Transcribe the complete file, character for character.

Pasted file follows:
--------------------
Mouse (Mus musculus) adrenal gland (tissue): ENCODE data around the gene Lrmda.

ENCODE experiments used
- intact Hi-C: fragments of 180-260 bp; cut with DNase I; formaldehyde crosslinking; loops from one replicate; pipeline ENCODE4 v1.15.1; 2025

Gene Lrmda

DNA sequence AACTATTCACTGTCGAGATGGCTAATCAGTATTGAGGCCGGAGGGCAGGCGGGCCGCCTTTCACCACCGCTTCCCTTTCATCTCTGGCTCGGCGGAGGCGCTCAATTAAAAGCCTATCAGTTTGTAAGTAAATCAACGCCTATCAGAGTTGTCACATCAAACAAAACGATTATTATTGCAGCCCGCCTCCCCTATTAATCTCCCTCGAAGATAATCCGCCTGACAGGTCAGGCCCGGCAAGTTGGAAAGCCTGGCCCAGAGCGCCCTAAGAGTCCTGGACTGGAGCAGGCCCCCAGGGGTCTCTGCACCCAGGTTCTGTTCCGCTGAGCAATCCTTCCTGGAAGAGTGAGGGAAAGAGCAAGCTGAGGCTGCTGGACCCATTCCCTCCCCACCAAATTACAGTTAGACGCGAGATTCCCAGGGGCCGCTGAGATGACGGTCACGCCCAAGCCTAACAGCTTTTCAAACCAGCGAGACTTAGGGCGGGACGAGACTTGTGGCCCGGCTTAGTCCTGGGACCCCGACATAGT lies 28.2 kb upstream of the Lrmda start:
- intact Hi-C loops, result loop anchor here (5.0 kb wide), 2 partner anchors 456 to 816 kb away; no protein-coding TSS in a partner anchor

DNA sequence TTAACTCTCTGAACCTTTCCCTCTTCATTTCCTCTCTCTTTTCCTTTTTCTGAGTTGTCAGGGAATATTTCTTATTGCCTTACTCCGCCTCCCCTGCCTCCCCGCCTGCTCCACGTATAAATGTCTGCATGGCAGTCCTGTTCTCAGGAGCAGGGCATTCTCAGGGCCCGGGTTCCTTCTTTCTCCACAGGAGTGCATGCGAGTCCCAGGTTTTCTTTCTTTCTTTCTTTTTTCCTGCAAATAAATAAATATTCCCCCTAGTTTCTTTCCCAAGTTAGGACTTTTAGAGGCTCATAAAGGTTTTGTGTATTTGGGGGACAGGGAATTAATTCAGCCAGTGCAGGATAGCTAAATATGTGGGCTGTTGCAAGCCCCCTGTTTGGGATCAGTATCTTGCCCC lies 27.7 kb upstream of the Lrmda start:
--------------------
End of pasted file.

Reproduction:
Mouse (Mus musculus) adrenal gland (tissue): ENCODE data around the gene Lrmda.

ENCODE experiments used
- intact Hi-C: fragments of 180-260 bp; cut with DNase I; formaldehyde crosslinking; loops from one replicate; pipeline ENCODE4 v1.15.1; 2025

Gene Lrmda

DNA sequence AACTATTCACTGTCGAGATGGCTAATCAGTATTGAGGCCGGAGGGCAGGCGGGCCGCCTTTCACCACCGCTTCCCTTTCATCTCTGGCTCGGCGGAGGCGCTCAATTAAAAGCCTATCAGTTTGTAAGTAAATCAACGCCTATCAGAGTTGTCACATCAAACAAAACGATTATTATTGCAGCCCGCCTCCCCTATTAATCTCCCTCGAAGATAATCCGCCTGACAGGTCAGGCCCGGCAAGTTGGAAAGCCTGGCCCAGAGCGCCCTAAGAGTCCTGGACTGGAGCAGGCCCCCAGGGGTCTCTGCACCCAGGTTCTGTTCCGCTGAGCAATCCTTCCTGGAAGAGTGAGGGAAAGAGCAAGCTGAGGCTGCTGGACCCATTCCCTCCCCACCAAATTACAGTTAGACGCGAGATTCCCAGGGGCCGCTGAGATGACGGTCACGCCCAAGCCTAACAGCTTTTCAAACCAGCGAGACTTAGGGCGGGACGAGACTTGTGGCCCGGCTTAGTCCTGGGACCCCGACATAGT lies 28.2 kb upstream of the Lrmda start:
- intact Hi-C loops, result loop anchor here (5.0 kb wide), 2 partner anchors 456 to 816 kb away; no protein-coding TSS in a partner anchor

DNA sequence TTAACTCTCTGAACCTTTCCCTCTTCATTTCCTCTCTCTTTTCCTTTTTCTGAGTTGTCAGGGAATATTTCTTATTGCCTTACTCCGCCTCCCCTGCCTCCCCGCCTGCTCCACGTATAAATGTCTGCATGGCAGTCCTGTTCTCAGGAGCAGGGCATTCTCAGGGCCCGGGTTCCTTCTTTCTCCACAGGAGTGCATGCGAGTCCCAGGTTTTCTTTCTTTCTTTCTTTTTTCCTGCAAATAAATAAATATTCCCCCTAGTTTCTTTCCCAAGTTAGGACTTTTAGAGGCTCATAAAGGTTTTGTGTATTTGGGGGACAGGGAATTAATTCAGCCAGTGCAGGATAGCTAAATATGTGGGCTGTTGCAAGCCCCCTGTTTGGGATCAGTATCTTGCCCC lies 27.7 kb upstream of the Lrmda start: